There are many different illnesses and conditions that can cause a burning throat. Some are caused by infection, while others are caused by acid within the body. A variety of bacterial and viral infections, usually recognizable through other symptoms, such as congestion and headache, can cause irritation and burning in the throat. Acid reflux, which occurs when some of the contents of the stomach such as stomach acid and other solids or liquids leak back into the esophagus, can also cause a burning throat. A burning sensation could also be caused by physical injury to the throat, as could happen if something sharp or extremely hot were swallowed.
Heartburn is one of the most common causes of burning in the throat. Heartburn occurs when the contents of the stomach to leak into the esophagus, causing burning sensations and discomfort in the chest and throat. There are many different foods that can trigger these symptoms, such as alcohol, peppermint, citrus fruits or juices, and tomatoes. Heartburn can generally be treated through the use of over-the-counter medications, such as antacids, proton pump inhibitors, H2 antagonists, and promotility agents. Antacids are generally basic substances that quickly neutralize the acid that causes a burning throat, while the others are slow-acting medications that can cause general relief over time.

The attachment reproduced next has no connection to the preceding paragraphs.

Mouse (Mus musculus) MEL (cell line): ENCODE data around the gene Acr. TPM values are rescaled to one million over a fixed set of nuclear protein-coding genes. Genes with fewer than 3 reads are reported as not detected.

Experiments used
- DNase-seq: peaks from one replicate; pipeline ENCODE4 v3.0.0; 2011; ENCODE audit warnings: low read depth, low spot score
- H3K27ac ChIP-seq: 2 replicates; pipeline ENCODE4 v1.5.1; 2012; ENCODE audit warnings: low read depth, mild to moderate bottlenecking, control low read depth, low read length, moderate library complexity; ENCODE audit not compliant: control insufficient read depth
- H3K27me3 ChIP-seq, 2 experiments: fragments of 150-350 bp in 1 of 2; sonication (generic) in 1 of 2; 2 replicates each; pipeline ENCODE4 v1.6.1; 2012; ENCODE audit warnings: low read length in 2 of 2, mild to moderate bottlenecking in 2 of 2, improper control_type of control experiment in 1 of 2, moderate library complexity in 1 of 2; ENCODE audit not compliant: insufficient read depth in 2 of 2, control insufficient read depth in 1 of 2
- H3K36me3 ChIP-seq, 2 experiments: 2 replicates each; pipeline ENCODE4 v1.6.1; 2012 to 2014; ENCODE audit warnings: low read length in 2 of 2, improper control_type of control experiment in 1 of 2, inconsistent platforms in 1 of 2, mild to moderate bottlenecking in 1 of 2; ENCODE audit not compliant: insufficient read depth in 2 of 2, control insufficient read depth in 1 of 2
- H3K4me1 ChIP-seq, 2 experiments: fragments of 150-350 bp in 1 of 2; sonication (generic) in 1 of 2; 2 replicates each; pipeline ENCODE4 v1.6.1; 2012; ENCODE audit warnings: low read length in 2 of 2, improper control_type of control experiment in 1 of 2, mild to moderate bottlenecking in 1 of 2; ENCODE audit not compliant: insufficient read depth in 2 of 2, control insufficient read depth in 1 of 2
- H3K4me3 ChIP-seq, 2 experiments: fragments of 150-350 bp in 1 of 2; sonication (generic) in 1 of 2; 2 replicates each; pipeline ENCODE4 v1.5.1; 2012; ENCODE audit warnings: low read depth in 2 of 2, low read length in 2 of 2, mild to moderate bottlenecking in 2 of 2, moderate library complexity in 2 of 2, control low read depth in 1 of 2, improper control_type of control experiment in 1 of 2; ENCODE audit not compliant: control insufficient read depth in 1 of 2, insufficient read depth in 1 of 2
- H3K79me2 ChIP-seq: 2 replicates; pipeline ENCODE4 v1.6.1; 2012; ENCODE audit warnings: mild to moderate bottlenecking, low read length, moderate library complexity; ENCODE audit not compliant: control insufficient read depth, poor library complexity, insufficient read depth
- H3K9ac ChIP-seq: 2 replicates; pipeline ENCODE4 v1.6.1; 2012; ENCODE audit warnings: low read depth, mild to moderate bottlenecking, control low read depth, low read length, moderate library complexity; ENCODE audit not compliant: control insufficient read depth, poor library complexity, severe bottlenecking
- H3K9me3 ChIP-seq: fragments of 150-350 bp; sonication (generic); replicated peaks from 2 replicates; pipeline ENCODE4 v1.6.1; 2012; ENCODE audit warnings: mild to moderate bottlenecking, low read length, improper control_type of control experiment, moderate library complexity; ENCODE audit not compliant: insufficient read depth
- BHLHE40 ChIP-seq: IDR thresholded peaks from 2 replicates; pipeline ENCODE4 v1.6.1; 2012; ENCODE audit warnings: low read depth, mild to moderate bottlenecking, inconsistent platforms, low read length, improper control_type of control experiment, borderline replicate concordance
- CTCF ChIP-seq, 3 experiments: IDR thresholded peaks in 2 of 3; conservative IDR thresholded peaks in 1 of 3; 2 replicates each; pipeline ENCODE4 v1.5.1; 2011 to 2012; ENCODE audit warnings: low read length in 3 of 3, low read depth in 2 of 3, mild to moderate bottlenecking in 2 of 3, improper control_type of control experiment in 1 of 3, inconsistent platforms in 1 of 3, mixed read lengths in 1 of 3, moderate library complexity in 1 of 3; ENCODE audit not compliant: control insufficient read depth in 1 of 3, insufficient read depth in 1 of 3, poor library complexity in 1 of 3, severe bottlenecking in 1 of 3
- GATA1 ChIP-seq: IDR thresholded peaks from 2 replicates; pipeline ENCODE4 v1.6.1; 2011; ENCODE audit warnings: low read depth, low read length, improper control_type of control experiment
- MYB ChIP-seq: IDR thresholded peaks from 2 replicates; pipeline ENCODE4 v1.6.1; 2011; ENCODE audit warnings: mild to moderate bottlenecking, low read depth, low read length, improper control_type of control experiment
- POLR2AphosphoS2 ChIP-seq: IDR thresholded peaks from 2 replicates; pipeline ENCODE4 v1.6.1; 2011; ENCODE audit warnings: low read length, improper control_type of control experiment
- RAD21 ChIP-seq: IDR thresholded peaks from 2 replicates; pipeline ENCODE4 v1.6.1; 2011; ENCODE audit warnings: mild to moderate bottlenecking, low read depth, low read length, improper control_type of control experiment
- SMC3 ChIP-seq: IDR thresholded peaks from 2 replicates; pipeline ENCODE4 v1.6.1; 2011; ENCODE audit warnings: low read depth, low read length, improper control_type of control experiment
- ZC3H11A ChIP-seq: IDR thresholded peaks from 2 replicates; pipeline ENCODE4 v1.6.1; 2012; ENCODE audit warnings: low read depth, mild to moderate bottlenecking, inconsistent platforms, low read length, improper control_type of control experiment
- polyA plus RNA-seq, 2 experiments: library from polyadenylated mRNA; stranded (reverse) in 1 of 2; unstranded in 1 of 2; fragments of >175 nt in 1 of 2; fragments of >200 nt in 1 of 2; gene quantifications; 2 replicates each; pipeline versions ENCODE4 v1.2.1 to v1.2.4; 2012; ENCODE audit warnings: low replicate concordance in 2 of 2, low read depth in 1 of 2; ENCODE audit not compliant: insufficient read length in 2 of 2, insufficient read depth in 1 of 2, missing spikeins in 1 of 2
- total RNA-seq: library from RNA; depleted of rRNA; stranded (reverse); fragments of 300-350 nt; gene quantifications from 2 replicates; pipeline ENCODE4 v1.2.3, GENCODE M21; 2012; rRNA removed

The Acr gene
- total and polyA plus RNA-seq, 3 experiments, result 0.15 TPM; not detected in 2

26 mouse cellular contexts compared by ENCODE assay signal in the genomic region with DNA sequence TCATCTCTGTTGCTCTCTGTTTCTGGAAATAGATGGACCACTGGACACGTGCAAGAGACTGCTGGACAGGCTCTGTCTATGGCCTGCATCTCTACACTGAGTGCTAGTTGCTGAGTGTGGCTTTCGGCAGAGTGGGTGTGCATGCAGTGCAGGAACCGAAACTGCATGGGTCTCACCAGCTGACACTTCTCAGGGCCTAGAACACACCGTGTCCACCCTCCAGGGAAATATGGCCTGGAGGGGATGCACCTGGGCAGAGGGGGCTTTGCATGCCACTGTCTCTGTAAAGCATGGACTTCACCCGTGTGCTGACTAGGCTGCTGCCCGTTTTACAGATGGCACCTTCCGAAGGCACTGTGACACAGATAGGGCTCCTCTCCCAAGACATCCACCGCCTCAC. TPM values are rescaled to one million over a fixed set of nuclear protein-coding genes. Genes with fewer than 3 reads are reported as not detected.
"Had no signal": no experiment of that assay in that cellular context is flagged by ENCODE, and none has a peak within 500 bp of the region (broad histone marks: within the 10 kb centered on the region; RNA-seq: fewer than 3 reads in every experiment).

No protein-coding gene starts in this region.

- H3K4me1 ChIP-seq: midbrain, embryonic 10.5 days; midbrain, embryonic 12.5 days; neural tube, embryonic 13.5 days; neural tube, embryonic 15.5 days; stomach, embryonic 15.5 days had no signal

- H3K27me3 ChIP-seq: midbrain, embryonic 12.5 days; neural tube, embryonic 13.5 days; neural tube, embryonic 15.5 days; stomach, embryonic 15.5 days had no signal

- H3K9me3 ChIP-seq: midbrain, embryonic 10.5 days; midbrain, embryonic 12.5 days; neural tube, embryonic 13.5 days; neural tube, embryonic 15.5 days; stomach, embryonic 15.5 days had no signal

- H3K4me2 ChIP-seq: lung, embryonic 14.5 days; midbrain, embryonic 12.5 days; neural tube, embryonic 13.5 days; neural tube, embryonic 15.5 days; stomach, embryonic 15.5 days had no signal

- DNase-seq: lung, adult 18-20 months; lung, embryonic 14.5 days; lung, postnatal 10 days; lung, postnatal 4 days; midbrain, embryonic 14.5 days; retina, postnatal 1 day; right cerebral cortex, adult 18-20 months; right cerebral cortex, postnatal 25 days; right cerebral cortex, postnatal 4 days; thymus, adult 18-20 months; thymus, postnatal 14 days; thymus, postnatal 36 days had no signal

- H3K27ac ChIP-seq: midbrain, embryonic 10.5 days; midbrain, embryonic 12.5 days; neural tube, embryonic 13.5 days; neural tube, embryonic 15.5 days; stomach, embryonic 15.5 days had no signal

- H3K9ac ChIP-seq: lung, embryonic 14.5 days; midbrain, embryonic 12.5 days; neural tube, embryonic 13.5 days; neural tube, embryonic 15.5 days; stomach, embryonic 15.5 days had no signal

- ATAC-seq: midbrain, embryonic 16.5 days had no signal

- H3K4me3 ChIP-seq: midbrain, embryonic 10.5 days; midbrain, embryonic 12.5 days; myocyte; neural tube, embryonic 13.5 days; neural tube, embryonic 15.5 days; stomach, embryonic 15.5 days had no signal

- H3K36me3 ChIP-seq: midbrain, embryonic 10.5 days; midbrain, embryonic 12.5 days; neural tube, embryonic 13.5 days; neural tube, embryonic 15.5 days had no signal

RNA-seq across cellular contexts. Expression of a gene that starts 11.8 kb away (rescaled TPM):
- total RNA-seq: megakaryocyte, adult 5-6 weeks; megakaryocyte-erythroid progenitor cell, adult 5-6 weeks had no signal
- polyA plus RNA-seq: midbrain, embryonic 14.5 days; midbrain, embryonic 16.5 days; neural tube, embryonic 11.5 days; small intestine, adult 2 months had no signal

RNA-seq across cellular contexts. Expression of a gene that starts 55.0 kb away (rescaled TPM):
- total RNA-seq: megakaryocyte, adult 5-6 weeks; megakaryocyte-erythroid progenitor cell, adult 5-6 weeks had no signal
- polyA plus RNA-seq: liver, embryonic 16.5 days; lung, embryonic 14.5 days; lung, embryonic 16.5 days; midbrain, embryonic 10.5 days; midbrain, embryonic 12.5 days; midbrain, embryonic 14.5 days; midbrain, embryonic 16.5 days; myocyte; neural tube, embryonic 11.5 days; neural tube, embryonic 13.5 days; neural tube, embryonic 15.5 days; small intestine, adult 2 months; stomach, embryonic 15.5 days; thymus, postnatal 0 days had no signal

Though antacids are very effective at relieving the discomfort associated with this burning sensation, they may actually mask a more significant problem. While simply overeating or eating an excess of a certain type of food can cause occasional heartburn, persistent heartburn may be caused by a more significant underlying condition. Gastroesophageal reflux disease, also known as acid reflux disease, can cause persistent heartburn and burning in the throat. It is more serious than occasional heartburn, though, because in addition to unpleasant symptoms such as the burning sensation, it can also involve physical damage to the esophagus. Frequent exposure to stomach acid can severely damage the esophagus.
Bacterial and viral infections can cause several different types of sore throats, including a burning throat. Such infections generally cause a more general sore throat, however; an actual burning sensation is rare. If the burning sensation is accompanied by a cough, congestion, headache, or other flu-like symptoms, it is likely that an infection of some form is causing irritation in the throat. It is far more common to suffer from a sharp pain or from itchiness or irritation when an infection is the cause of throat pain. A true burning sensation is much more commonly caused by stomach problems.